Toyota Motor Corp. is studying the design and placement of its accelerator and brake pedals to see whether the current setup makes drivers more prone to hit the wrong one.
"I am looking under every rock and asking the question: Is there anything wrong or unusual about our pedals?" said Steve St. Angelo, Toyota's chief quality officer for North America. "We are continuing to look to see if there is something that we could do differently."
Steve St. Angelo, Toyota's chief quality officer, earlier this month.
.The answer is important for the car maker as well as U.S. auto-safety regulators. Earlier this year, Toyota recalled more than eight million vehicles globally because of defects that sometimes caused its cars to speed up unexpectedly.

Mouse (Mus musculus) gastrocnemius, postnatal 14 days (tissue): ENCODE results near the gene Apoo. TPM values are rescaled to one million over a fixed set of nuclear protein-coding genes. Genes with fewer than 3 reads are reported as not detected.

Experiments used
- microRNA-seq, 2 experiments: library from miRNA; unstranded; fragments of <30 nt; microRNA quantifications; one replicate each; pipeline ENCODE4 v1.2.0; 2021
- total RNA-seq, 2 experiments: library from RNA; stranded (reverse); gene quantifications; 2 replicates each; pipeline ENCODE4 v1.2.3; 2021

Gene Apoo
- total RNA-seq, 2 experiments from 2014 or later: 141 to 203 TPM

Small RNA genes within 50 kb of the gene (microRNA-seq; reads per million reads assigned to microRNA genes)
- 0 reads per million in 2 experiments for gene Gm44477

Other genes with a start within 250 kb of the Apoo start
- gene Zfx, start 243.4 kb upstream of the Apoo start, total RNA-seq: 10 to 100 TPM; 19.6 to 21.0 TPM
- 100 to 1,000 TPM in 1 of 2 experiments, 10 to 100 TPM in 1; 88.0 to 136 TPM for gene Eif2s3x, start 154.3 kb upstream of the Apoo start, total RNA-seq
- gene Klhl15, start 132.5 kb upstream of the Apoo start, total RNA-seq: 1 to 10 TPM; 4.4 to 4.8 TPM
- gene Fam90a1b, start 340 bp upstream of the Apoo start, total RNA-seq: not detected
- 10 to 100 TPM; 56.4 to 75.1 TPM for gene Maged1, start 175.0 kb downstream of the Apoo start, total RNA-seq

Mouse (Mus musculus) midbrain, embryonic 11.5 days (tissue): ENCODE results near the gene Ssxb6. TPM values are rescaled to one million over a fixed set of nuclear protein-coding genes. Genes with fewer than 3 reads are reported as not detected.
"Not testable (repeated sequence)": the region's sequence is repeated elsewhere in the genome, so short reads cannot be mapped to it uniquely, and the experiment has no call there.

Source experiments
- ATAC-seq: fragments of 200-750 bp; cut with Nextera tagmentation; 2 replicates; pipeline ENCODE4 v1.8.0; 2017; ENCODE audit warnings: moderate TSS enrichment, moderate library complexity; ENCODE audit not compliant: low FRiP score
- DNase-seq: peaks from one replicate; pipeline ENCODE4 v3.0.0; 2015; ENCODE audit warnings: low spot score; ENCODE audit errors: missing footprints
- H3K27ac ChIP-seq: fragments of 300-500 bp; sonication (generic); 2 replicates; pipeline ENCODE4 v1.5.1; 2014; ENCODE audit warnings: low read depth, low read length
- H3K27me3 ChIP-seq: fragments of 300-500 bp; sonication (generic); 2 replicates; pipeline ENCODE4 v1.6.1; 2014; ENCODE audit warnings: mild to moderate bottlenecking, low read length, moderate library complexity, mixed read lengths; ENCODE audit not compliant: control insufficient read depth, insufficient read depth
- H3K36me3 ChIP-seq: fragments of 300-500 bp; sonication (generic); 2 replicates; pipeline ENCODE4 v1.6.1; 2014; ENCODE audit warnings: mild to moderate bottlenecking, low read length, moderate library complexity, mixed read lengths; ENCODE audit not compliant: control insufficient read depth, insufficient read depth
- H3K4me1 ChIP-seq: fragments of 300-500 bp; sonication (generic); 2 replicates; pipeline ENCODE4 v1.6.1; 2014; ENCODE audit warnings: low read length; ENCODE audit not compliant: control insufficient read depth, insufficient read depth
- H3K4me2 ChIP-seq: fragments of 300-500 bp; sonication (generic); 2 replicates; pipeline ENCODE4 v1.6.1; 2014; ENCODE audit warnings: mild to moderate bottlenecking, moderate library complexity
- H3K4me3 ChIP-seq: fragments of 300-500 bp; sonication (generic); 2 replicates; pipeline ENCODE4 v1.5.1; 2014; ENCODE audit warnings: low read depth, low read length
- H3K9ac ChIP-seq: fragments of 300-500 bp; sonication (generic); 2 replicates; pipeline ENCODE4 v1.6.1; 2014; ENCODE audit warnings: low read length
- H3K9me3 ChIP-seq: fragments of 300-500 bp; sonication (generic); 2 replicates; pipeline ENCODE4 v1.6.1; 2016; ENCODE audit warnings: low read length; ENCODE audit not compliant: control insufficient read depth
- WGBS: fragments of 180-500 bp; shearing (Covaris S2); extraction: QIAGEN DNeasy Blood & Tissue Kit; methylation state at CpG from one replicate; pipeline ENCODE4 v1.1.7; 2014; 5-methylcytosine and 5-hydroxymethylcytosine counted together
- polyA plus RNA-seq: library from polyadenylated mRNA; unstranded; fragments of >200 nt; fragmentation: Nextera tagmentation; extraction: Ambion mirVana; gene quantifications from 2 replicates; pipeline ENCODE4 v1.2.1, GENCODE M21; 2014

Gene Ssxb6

One defect was bulky floor mats that could pin down the gas pedal, while another was sticky gas pedals that were slow to come back up after the driver's foot was removed.
But many of the reports of sudden acceleration appear to have another cause. The National Highway Traffic Safety Administration examined 58 Toyotas involved in crashes blamed on sudden acceleration and its preliminary findings point to pedal misapplication—the driver hitting the gas instead of the brake—in 35 of them.